Lifestream: The Toilet ov Hell Interview
You may remember the coverage we did on Emanations, the sub label of French black metal label Les Acteurs de L’Ombre Productions. You may also remember the excellent album, Post Ecstatic Experience, from the band Lifestream. Offering a raw, heavy approach to black metal, this French quintet demonstrates a knack for pacing and delivery. It’s easy to lose yourself in the swirling, mid-range fullness and tasteful keyboard touches, but it’s just as easy to hang on to the nuance and depth displayed in the songwriting. Lifestream’s vocalist (identified as J) and bassist (identified as T) were kind enough to give me some insight to their creative process and mindset as a band.
I hate to start off with such a typical question, but many of our readers may not be familiar with Lifestream: can you tell us about the history of the band? Pictures of band members are always shadowy or obscured, do you prefer to keep names and identities out of the spotlight?
J : Lifestream is a French black metal project, started in 2012, by different members of the underground scene of Bordeaux. About our dark imagery; we prefer that people concentrated on our music and visuals instead of focus on musicians identities.
In a broad sense, where does Lifestream find inspiration? Other music, movies, books, philosophy, etc?
J : We all have different influences, some out of the metal scene. In my case, if the melody reaches me and makes me feel familiar emotions, no matter the kind of music, it’s fine. But more precisely, I would mention German, Norwegian and Swedish black metal scenes, rock music in a large sense, various soundtracks, but also cinema, myths and a lot of introspection, observation, and emotions.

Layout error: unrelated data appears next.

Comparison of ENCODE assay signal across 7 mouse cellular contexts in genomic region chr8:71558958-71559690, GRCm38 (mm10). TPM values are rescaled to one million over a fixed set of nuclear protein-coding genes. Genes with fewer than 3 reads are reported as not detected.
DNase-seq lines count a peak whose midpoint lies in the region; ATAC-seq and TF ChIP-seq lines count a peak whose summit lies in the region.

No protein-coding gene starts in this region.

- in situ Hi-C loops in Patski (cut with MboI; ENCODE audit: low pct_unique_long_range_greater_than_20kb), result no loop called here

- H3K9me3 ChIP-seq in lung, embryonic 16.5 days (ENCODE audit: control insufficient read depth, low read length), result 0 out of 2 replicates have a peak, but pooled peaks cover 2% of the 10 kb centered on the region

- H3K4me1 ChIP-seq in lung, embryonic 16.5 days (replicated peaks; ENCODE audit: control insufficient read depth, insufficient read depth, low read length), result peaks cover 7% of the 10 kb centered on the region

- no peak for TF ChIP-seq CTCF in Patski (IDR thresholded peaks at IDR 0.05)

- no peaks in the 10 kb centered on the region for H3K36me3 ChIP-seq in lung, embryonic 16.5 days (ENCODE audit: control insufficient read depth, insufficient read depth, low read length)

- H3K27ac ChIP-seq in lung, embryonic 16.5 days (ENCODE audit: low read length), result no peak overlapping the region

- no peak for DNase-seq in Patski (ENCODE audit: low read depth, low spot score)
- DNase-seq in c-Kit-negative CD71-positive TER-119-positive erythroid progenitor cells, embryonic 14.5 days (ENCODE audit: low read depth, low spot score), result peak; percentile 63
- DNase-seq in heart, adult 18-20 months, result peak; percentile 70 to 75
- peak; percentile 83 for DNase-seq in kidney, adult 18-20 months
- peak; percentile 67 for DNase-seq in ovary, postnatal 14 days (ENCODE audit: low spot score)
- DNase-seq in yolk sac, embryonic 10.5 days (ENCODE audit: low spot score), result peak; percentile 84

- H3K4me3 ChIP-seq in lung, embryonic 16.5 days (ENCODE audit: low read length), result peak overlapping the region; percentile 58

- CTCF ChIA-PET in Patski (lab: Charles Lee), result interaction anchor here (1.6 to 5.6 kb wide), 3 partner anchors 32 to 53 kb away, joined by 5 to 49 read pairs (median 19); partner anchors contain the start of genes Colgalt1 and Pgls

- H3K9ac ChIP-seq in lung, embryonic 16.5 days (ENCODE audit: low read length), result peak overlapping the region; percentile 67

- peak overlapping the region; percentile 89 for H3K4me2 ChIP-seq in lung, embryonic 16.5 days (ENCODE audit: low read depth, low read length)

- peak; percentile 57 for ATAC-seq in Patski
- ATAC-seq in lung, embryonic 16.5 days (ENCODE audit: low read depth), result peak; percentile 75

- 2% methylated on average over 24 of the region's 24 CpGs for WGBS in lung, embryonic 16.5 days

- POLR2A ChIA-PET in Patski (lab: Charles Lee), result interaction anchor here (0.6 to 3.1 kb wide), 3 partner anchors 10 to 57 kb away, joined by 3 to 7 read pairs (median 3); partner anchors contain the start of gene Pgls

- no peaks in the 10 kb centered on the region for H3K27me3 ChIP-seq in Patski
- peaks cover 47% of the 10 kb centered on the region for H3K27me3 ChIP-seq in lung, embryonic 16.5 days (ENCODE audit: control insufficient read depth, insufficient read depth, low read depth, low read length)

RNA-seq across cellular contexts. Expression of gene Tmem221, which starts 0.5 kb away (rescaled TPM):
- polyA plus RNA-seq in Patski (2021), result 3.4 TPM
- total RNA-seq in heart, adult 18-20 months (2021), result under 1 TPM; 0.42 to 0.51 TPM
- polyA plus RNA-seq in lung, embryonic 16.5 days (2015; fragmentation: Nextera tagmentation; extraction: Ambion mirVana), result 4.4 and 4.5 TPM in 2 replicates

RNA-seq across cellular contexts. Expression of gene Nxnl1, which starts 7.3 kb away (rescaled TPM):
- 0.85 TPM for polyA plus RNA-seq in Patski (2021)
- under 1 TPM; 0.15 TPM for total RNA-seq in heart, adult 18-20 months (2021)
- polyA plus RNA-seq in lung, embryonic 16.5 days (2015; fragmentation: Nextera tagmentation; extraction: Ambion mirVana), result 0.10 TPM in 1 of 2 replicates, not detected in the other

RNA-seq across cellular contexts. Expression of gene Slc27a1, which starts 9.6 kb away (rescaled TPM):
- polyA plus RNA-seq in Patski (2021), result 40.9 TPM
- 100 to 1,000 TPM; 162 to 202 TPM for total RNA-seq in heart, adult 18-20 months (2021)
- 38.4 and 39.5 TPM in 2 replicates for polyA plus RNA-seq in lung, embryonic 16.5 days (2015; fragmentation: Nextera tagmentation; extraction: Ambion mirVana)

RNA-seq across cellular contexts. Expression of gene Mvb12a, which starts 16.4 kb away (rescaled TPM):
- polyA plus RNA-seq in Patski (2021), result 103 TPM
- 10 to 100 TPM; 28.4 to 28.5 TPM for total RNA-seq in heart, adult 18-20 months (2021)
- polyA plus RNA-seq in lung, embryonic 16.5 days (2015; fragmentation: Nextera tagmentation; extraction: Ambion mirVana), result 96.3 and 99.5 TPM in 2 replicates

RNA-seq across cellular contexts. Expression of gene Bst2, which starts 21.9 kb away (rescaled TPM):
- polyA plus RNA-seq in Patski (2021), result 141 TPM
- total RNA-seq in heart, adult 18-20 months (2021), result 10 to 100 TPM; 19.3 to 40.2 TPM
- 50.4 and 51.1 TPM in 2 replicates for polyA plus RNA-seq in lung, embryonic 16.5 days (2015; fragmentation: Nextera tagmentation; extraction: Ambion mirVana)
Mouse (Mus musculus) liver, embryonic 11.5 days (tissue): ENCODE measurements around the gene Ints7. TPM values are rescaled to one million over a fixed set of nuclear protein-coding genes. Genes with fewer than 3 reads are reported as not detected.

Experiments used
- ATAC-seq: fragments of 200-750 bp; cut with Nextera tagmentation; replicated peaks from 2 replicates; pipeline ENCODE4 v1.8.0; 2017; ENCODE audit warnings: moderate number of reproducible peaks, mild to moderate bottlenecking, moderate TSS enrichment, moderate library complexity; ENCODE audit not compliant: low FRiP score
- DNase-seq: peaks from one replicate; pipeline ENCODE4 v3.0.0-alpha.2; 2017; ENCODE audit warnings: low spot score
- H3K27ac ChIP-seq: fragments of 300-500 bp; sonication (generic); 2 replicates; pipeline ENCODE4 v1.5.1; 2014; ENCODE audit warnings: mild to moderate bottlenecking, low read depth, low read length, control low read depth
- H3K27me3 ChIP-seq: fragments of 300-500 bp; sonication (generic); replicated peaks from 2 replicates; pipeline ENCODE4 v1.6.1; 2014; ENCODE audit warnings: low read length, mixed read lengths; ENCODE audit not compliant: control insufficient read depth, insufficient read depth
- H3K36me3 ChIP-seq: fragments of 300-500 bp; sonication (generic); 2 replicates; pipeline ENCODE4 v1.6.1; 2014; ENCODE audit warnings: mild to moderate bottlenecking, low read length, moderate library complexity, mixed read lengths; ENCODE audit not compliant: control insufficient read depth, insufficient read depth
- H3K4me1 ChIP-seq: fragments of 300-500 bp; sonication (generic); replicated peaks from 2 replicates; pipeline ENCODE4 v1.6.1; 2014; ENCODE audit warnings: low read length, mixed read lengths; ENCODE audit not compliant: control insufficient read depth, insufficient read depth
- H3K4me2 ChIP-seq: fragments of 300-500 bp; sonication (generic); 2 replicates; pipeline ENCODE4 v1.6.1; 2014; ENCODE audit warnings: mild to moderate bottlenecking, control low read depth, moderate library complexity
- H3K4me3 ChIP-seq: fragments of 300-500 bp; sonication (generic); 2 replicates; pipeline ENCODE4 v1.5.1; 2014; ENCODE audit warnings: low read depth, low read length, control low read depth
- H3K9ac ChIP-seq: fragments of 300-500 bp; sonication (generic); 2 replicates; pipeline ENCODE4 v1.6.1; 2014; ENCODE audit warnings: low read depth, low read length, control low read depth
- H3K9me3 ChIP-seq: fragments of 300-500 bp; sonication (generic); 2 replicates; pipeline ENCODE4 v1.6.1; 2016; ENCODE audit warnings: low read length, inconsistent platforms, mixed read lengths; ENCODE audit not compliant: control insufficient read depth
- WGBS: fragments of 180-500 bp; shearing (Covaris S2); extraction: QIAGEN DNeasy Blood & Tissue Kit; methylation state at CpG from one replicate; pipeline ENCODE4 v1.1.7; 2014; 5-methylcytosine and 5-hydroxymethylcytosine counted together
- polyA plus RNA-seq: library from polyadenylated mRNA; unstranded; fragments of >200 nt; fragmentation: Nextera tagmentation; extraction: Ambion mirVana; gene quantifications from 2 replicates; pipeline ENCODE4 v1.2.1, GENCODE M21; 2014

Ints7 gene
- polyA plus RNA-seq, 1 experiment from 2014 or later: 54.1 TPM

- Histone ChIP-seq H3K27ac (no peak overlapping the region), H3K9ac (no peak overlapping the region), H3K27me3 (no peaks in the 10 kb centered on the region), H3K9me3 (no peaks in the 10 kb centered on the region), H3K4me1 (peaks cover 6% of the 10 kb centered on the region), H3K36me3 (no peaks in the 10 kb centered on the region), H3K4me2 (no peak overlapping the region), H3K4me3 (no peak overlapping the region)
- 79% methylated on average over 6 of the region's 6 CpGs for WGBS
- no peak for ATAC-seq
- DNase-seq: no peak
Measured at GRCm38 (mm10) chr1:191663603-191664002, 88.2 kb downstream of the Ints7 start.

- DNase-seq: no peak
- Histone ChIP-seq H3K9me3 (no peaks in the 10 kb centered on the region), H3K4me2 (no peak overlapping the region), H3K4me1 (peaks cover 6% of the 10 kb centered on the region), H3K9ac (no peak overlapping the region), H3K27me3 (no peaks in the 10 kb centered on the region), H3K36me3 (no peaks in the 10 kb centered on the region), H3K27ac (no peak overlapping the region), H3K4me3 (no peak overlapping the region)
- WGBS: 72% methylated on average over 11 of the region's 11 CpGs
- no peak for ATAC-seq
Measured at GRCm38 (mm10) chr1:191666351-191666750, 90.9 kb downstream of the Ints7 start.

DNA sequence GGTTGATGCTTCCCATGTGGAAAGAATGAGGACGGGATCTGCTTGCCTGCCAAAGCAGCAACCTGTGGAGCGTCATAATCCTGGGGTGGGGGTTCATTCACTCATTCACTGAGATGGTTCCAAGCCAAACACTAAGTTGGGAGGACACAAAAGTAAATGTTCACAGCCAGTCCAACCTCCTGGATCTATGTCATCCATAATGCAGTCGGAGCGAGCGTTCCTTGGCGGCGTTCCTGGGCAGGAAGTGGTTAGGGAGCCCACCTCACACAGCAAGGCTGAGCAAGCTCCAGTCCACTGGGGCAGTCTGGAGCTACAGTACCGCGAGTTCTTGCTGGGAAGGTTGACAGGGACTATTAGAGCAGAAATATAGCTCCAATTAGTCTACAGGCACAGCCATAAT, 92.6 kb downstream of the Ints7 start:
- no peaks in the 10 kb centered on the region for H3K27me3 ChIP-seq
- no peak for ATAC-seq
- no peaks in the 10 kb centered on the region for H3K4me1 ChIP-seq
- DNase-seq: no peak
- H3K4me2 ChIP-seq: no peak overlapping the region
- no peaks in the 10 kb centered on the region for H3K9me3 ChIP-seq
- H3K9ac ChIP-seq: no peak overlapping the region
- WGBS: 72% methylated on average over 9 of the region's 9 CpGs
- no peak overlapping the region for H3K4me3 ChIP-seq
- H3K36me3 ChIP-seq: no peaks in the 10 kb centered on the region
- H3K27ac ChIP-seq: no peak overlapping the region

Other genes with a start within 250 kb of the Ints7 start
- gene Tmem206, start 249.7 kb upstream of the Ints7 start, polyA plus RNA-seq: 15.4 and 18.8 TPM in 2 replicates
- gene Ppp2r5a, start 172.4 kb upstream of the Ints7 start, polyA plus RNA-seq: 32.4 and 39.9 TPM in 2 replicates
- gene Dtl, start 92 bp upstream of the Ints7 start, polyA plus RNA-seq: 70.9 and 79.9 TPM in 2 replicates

T : Personally, I listen a lot of old Norwegian black metal and I think that is what inspired me the most for my bass lines. I’ve always been in the hardcore/crust scene too, and I like the challenge of mixing that kinds of riffs with something more mesmerizing. But when we are composing together, it’s a lot about the mood of the day, and feelings of each other. The best influence is the world and universe around us.
Narrowing that last question down a bit, can you tell us about the writing/creative process for the band? How do you turn that inspiration into a specific direction for your music, or how do one or two riffs grow into a whole song?
T : Guitar riffs are the base of a song most of the time. Then everyone works around it, trying different ideas.
J : In fact, it is rare for us to have a precise idea of a final song before its creation. Nevertheless, the album has an intentional unity.
France has a history of producing not only a ton of great black metal bands, but also a distinctive French black metal sound that each band has a unique interpretation of. With all that in mind, do you find it intimidating or inspirational to be in the middle of it all?
J : Neither one nor the other. I admit to not being fond of the French black metal scene, even if there are some bands that I really respect. This is not what inspires me. By the way, I don’t think Lifestream offer a black metal “à la française”.
T : There are some bands that I really love in France, it’s a real prolific music in our country, but I’ve never look deeper in this scene to be inspired or intimidated by it. The label who released our tape, Les Acteurs De L’Ombre Production, only have French black metal bands that all are very invested and mature. It’s very encouraging for us.
Let’s talk about your fantastic new album, Post Ecstatic Experience. As one would expect, there is a somber darkness to the music and lyrics, but both seem to have a distant, subtle hopefulness at times. Is this duality intentional, or am I just hearing things?